Wednesday, December 16, 2009

What are they thinking?


Obscenity, vulgarity, and bad taste — do we really need it in our literature?

There is an astonishing amount of good literature available on the Internet, and a lot of it is free. I like to browse websites and blogs for some of the best of it. Recently, I found a well written story. The suspense and plotting was just about perfect, and I was anticipating a great ending—which came in the last line. I was not pleased, however, with some of the language in the story. Many of the sentences were augmented with four letter words, such as in ‘what the ****.’ I could have lived with one or two, but this occurred in almost every short paragraph. When I suggested that this did not add to the story, most of the other readers disagreed. Words like honest, descriptive, and true to life, popped up in their responses. My question to you is this: Are our readers intelligent enough they can get by without giving them a detailed description of all of our character’s body functions? If you are expecting a moral lesson in any of this, you are going to be disappointed. Morals, or the lack of them, is not the issue I am addressing here. It is simply a matter of looking at ‘honesty’ in a different way. Many blacksmiths, sailors, and construction workers have an ‘honest’ way of expressing themselves, and the rest of us know to move back a few feet when they become unspooled. From having read tens of thousands of books and stories, I have come to believe that the very mention of some human condition can convey all of the emotional flags we need to raise in a particular dramatic situation. As any editor can tell you, the correct word is what triggers human emotion or perception. The sprinkling of four letter words is the literary equivalent of using triple explanation marks at the end of a sentence — and you don’t want me to do that!!! Now do you!!!


r2 said...

I agree, Joe. I'm no prude, but I think some authors go way too far to be "gritty". Not all strata of society drops the f-bomb as much as some authors seem to think.

The Belle in Blue said...

I faced this exact dilemma with my second book, DIFFERENT ROADS. The heroine was abused as a child by her alcoholic father, and she grows up to be a hellion who doesn't take flak from anyone. Her dialogue needed to reflect that, but since I don't use profanity myself, I struggled with how to present her realistically. In the beginning of the book, she tempers her language a bit because her mild-mannered boyfriend asks her to, but after she goes off to college and meets her future husband--a "poor little rich boy" who is as damaged as she is--their dialogue is peppered with profanity, especially when they're fighting, which is often.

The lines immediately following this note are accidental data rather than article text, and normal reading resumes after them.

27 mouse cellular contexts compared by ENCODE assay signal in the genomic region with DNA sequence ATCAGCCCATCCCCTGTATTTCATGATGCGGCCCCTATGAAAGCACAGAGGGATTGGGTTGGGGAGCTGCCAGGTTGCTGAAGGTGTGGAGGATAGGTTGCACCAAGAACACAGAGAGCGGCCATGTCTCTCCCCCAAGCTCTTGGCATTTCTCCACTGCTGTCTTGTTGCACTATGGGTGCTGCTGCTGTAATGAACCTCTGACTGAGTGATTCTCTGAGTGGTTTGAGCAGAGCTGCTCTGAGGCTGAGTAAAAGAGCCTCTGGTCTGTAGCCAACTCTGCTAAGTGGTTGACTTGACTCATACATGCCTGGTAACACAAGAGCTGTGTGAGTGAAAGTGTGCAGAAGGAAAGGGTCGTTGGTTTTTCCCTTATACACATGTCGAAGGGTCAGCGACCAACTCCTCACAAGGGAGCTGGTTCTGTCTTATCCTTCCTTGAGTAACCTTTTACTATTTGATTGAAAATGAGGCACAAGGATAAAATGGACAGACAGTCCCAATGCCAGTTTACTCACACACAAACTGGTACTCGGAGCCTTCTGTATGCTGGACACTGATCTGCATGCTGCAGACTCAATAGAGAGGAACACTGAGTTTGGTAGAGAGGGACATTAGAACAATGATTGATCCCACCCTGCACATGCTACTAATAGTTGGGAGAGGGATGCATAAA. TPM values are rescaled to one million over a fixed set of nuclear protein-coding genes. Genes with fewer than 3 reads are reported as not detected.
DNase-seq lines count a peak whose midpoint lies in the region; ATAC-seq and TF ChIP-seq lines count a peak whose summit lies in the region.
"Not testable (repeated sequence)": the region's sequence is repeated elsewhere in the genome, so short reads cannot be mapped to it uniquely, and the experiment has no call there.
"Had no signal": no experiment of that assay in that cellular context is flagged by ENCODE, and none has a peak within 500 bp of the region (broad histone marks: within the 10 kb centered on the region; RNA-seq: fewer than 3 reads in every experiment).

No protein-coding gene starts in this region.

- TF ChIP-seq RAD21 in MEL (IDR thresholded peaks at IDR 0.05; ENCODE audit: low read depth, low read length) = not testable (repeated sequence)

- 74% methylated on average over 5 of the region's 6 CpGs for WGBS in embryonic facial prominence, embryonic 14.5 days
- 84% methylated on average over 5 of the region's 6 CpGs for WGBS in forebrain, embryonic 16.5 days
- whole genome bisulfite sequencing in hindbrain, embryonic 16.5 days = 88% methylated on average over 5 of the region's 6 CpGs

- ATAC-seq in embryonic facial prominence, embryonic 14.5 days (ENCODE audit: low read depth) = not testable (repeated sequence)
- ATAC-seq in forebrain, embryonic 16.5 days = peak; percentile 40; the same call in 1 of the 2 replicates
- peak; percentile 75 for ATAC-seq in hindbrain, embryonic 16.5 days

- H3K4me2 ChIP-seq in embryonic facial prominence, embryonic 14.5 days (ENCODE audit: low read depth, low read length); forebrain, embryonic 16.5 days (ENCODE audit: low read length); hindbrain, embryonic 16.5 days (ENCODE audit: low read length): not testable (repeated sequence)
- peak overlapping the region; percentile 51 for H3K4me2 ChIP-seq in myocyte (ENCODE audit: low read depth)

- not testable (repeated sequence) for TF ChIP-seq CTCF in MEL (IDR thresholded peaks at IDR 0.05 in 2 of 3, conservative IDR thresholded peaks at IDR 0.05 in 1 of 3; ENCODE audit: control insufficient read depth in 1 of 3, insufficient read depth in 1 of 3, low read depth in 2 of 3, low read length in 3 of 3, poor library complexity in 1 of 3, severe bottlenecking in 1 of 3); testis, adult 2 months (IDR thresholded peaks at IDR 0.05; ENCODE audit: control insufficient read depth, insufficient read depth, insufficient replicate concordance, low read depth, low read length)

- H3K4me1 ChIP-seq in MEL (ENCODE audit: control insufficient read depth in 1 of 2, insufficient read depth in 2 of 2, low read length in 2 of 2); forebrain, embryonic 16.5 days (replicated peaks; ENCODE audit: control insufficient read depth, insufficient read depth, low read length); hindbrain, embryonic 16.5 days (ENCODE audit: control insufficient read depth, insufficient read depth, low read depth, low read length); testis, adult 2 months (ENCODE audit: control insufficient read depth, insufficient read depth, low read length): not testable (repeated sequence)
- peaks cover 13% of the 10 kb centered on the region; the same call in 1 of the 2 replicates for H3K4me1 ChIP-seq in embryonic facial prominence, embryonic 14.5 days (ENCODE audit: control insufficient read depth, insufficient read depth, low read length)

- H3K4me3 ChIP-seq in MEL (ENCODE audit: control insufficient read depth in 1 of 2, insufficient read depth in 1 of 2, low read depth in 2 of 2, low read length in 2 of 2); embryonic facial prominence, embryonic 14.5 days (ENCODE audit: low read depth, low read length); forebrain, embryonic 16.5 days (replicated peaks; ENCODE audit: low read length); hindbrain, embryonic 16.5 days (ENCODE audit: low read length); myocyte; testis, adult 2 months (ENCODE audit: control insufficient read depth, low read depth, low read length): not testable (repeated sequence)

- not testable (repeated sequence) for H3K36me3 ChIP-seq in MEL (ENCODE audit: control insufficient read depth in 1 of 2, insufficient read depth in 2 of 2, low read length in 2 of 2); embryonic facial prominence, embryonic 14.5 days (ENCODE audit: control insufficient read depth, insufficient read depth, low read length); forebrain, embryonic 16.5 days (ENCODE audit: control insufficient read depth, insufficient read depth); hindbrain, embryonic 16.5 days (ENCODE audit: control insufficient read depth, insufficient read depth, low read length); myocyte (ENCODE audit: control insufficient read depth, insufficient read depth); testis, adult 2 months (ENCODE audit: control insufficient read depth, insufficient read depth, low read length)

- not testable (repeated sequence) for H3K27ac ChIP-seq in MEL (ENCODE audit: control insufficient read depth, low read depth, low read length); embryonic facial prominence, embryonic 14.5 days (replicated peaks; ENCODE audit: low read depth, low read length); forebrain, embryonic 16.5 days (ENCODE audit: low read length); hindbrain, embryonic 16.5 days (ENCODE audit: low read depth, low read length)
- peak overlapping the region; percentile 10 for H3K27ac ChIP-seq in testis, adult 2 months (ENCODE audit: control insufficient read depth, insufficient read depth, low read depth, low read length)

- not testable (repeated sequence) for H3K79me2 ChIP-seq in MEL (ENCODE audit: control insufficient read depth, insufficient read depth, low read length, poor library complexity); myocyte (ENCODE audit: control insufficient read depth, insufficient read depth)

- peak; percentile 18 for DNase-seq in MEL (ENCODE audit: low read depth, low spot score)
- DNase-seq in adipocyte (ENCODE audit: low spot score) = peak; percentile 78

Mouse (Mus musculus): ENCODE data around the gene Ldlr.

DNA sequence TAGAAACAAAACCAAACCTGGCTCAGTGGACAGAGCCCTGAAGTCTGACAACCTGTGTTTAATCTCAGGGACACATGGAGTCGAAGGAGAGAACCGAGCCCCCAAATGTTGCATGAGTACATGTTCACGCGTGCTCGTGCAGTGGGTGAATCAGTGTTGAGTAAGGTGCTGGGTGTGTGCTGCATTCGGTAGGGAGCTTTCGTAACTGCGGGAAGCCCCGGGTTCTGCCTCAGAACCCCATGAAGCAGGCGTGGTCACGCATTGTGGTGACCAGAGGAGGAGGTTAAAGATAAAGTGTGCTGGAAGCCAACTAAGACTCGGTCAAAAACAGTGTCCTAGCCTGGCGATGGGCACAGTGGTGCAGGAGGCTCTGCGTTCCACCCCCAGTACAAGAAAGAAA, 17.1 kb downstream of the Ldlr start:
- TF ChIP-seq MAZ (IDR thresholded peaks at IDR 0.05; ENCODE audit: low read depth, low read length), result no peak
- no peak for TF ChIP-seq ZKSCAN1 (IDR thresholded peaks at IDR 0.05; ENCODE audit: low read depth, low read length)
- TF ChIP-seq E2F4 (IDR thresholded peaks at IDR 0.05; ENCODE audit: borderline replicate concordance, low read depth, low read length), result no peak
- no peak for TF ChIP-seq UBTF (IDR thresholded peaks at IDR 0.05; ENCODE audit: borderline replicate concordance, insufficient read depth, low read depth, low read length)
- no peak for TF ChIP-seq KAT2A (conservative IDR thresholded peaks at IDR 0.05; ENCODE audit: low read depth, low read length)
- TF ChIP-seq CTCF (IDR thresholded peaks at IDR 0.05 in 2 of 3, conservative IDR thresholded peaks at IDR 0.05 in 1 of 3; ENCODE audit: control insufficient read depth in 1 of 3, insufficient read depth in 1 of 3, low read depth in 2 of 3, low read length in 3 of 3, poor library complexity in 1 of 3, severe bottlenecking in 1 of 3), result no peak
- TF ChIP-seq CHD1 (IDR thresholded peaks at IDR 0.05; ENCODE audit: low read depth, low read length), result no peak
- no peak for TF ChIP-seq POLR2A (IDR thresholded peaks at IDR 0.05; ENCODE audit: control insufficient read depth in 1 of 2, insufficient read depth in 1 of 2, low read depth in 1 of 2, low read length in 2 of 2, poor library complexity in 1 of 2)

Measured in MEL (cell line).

However, I limited the use of the f-word to the bare minimum (probably not more than once or twice within any one scene and certainly not in every scene) because I agree that it is so grossly overused in many books and films. And later in the story when they've matured, their language reflects their character growth. Still, I've heard from readers that the profanity bothered them. I've had to defend my decision many times, but I really feel that my "hellion" heroine would have been laughable if she used watered-down euphemisms when she was mad.

Now, as for your mention of body functions and other crudities, I don't think we EVER need to read about them. Just as writers are supposed to leave out inanities in their characters' speech so as not to drag down the dialogue, they should also leave out things no one wants a mental image of!

Great topic, Joe!

Anonymous said...

Anything that is overdone loses its punch.


J.M.Cornwell said...

I agree. I don't care for some of the more graphic, honest, bodily fluid and bumps and grinds that pass for seduction and sex. Maybe I'm getting old or am channeling my grandmother (probably not), but it seems to me that less is more. Words should evoke the feelings and images without detailing every single solitary last one. Publishing has replaced the real honesty of a situation or story with graphic blow-by-blows that add nothing to the story. The appeal of a good stripper isn't in getting naked, but how she does it and how much style she uses when she does it. Give me style and seduction and subtlety. I'll add the details.

Peg said...

Agreed! I'm no prude neither am I a Pollyanna. I know what goes on in the world and around me. And in my **years I think I've probably heard almost everything. But I do like to "fill in the blanks" myself. I don't need the graphic details nor the profanity. Ii have a very active imagination. :)

And that's the way I'm trying to write my own books. I hope to tell my stories in such a way that my readers will be able to "see" and "hear" what is happening without the necessity of my spelling it out. If they don't then I've failed in my job as storyteller in scene and setting somehow.

On the other hand, if readers NEED to have it all spelled out then they won't be buying my books anyway. LOL